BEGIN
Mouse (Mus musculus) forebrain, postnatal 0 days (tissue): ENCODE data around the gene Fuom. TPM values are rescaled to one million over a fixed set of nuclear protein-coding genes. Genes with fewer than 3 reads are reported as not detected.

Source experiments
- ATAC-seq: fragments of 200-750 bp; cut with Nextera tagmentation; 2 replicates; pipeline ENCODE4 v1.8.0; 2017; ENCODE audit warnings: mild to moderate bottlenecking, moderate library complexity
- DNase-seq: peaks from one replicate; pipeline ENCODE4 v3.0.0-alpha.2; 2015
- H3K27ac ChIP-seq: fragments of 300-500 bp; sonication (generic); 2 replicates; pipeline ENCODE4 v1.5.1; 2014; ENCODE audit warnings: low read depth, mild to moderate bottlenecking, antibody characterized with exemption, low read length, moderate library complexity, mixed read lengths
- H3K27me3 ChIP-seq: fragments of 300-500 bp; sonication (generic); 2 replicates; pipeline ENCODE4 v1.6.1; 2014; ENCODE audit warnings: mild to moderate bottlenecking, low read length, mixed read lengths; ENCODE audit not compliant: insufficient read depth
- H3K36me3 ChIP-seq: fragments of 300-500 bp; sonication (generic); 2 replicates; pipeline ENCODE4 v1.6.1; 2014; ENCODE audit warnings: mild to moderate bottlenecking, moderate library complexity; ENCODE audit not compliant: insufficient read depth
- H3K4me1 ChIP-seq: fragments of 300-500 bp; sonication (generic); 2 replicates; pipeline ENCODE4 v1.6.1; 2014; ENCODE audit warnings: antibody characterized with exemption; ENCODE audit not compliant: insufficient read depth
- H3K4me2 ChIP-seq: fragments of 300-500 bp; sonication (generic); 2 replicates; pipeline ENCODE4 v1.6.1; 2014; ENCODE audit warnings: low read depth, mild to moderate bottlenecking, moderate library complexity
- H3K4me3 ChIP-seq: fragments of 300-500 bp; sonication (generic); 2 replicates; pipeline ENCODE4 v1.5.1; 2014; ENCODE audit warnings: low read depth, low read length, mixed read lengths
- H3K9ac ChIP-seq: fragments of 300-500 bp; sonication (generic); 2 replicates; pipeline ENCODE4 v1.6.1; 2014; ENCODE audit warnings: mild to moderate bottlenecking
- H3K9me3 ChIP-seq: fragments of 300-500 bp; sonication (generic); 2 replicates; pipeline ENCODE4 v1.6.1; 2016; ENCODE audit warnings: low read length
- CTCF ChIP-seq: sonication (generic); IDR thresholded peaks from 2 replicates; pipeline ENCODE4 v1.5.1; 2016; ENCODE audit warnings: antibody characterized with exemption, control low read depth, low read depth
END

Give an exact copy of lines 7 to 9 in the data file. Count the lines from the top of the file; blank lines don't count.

- H3K36me3 ChIP-seq: fragments of 300-500 bp; sonication (generic); 2 replicates; pipeline ENCODE4 v1.6.1; 2014; ENCODE audit warnings: mild to moderate bottlenecking, moderate library complexity; ENCODE audit not compliant: insufficient read depth
- H3K4me1 ChIP-seq: fragments of 300-500 bp; sonication (generic); 2 replicates; pipeline ENCODE4 v1.6.1; 2014; ENCODE audit warnings: antibody characterized with exemption; ENCODE audit not compliant: insufficient read depth
- H3K4me2 ChIP-seq: fragments of 300-500 bp; sonication (generic); 2 replicates; pipeline ENCODE4 v1.6.1; 2014; ENCODE audit warnings: low read depth, mild to moderate bottlenecking, moderate library complexity